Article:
The Myelin Repair Foundation shares your optimism surrounding recent observations of malformations in cerebrospinal veins associated with blood flow defects in MS patients. Much of the research has been published by Dr. Paolo Zamboni and colleagues at the Centre for Vascular Diseases, University of Ferrara. Dr. Zamboni and several other researchers involved in Chronic cerebrospinal venous insufficiency (CCSVI) research also serve on the Scientific Committee of the Fondazione Hilarescere whose website contains additional information about the research.

The most recent research article is published in the Journal of Neurology, Neurosurgery and Psychiatry. Based on high-resolution sonographic imaging techniques, this publication and earlier articles describe several categories of defects observed in MS patients as compared to control groups, including changes in the direction and velocity of cerebral blood outflow, narrowing of the internal jugular vein (stenosis), and malformations of the internal jugular and azygous veins. Intriguingly, the authors claim that the observed patterns of CCSVI may differentiate (Primary-Progressive) PPMS from (Relapsing-Remitting) RRMS and (Secondary-Progressive) SPMS disease courses.

Despite the recent excitement, caution should be exercised in interpreting these relatively early observations, particularly as they relate to clinical trials. Continued, large-scale diagnostic research studies are needed to confirm these initial findings, such as the trial underway at the Buffalo Neuroimaging Analysis Center. Most importantly, there is as yet no published evidence that correcting CCSVI will have long-term benefits for MS patients. We at the Myelin Repair Foundation will be interested in learning whether the potential interventions described in these articles will result in an improved myelination status with long-term positive impacts on clinical signs and symptoms.

Most encouraging is the active engagement of an MS patient community that is dedicated to learning about the research. Several websites have been created to distribute information to the MS patient community, including the patient-motivated “Venous Multiple Sclerosis CCSVI” website and the “CCSVI in Multiple Sclerosis” social network on Facebook. Extensive information and discussion forums can be found on these websites.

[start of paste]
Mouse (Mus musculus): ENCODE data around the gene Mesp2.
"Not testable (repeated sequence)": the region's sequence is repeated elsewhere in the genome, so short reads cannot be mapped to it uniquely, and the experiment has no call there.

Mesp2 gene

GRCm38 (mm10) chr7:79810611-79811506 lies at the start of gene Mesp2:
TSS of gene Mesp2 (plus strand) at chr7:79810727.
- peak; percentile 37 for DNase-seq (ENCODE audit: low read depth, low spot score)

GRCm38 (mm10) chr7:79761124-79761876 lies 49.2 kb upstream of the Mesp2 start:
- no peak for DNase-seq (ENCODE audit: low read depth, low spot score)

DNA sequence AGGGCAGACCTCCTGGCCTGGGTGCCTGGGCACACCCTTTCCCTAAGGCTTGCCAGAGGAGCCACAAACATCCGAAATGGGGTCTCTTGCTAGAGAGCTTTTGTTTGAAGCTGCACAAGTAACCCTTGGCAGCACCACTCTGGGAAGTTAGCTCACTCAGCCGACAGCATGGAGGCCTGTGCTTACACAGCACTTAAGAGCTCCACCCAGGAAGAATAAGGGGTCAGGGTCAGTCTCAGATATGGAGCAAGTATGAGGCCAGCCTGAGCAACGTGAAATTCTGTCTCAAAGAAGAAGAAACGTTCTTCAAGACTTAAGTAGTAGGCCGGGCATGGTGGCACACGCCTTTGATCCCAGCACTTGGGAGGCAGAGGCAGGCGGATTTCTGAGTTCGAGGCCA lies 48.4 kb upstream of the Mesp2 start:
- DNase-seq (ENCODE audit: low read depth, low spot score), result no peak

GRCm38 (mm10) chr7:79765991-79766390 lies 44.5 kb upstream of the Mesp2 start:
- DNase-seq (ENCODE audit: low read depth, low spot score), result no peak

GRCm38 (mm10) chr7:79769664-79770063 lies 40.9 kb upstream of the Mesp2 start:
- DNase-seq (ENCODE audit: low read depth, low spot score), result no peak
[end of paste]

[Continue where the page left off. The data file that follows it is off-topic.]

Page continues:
Rusty Bromley
COO, The Myelin  Repair Foundation


Submit a Patient Card for the BIL-PIL Conference

Sep 28, 2009 - 0 comments
Tags:

BIL PIL

,

conference

,

patient card



MRF President Scott Johnson will be speaking at the BIL/PIL 2009 Conference in San Diego, CA at the end of October.

BIL/PIL focuses on big ideas everywhere along the healthcare continuum: from medical research to preventative medicine, to patient care, patient records and more.

The MRF wants to contribute more to  BIL/PIL than Scott’s talk on how the MRF is accelerating medical research and the delivery of patient treatments. We want to remind the BIL/PIL conference attendees that the new ideas they are exploring in health and health care, in the end, will matter more to patients than anyone else. Especially those living with chronic diseases for which there are few, if any, effective treatments or cures.

So we had an idea. We want to create and handout P-Cards — Patient Cards — one card to each attendee that shows information about an individual person: his or her medical conditions, symptoms,  medications or treatments (if there are any) and a photo. We hope these cards will motivate attendees to share their most thoughtful ideas for how together we can promote innovation in health and health care.

But we can’t make P-cards without your help!  Send us your suggestions of who should be on a P-card – it can be you or someone you know (with their permission).  We are aiming to create 300 of these P-cards by BIL/PIL’s launch at the end of October.

Submit your information via the Google Form (http://spreadsheets.google.com/viewform?hl=en&formkey=dFg0T092bGtYOTZkenBVd3E4MmlLN1E6MA ). Then email your photo to us at ***@****. We will use your info to create a customized P-Card with your information and put your card in the hands of someone at BIL/PIL.

Thanks for your ideas!